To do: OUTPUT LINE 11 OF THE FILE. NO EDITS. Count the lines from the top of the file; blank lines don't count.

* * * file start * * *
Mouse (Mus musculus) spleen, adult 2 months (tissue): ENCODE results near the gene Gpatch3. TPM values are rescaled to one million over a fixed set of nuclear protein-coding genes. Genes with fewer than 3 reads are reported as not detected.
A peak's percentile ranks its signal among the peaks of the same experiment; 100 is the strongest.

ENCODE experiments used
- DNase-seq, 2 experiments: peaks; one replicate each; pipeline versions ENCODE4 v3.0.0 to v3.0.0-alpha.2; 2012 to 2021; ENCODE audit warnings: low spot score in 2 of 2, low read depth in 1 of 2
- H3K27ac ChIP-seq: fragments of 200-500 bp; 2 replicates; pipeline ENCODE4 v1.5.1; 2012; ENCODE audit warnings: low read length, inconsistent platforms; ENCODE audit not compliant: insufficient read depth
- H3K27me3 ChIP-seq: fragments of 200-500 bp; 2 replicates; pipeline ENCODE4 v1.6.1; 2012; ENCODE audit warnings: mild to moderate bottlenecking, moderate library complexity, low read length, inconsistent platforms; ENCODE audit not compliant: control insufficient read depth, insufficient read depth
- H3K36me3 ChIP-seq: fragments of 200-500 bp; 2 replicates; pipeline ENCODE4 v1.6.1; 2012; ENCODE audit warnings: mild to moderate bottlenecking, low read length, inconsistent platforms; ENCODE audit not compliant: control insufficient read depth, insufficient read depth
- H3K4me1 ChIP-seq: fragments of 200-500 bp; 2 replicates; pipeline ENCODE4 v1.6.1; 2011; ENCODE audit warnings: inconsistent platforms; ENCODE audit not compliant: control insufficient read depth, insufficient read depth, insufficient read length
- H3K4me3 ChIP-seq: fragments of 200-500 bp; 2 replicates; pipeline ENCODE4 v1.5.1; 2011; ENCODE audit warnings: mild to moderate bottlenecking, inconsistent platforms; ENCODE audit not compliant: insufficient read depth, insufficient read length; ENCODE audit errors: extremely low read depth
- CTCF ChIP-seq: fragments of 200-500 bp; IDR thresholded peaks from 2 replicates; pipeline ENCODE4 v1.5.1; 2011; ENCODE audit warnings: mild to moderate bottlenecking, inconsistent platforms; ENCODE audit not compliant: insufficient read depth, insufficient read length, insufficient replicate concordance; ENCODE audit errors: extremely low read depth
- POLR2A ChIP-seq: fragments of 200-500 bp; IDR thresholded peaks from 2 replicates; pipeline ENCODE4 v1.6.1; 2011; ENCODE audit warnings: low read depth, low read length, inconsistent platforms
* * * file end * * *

- POLR2A ChIP-seq: fragments of 200-500 bp; IDR thresholded peaks from 2 replicates; pipeline ENCODE4 v1.6.1; 2011; ENCODE audit warnings: low read depth, low read length, inconsistent platforms